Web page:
“If we’re to manage the growth of the glut we can no longer afford to be a nation of business bystanders, sitting on the fence until our competitors overtake us. Australian and New Zealand organisations need to act now and start what we have called an ‘information intervention’. This means taking a big picture look at existing systems and strategically aligning information management with business imperatives,” Mr. Vincent said. “This is not necessarily about spending more money on hardware; rather understanding how existing infrastructure can be leveraged for the best return on investment.”
Hitachi Data Systems is working to help customers solve the challenges of managing the ever growing volume of data by reviewing, consolidating and indexing information into a single virtualised pool that can deliver a 30 per cent cost saving, freeing up resources to digest, interpret and then pursue smarter business decisions.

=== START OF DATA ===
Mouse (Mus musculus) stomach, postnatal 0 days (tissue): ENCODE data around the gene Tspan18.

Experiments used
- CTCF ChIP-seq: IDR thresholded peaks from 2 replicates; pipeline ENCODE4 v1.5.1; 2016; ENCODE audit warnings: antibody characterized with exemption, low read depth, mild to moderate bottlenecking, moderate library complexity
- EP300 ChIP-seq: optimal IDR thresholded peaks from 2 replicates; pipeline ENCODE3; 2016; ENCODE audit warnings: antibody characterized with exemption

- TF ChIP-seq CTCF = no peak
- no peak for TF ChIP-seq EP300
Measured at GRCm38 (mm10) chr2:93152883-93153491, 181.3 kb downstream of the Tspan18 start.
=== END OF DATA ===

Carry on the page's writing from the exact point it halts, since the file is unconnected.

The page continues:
About the research: AMR
Hitachi Data Systems commissioned Ogilvy Illumination and AMR to conduct a survey of senior IT decision-makers familiar with the ICT operations of their organisations in August-September 2011. Four hundred and two confidential phone interviews were undertaken in Australia (301) and New Zealand (101). The survey includes a wide variety of sectors and business sizes.
This was the second wave of the study initially undertaken in July 2009. While the majority of issues covered and the questions asked are the same as in 2009, new topic areas were covered in the 2011 survey including the use